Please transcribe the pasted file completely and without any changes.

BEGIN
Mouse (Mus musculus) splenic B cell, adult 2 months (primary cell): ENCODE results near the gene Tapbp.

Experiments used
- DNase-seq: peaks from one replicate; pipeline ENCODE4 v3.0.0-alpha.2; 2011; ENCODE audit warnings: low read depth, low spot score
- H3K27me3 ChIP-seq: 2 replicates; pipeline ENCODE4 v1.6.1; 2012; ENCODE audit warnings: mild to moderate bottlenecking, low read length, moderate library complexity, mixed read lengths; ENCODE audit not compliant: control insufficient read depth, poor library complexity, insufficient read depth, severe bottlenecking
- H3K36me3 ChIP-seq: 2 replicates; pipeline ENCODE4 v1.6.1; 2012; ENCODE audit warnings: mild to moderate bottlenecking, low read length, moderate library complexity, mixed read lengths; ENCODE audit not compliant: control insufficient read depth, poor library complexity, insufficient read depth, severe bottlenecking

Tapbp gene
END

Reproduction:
Mouse (Mus musculus) splenic B cell, adult 2 months (primary cell): ENCODE results near the gene Tapbp.

Experiments used
- DNase-seq: peaks from one replicate; pipeline ENCODE4 v3.0.0-alpha.2; 2011; ENCODE audit warnings: low read depth, low spot score
- H3K27me3 ChIP-seq: 2 replicates; pipeline ENCODE4 v1.6.1; 2012; ENCODE audit warnings: mild to moderate bottlenecking, low read length, moderate library complexity, mixed read lengths; ENCODE audit not compliant: control insufficient read depth, poor library complexity, insufficient read depth, severe bottlenecking
- H3K36me3 ChIP-seq: 2 replicates; pipeline ENCODE4 v1.6.1; 2012; ENCODE audit warnings: mild to moderate bottlenecking, low read length, moderate library complexity, mixed read lengths; ENCODE audit not compliant: control insufficient read depth, poor library complexity, insufficient read depth, severe bottlenecking

Tapbp gene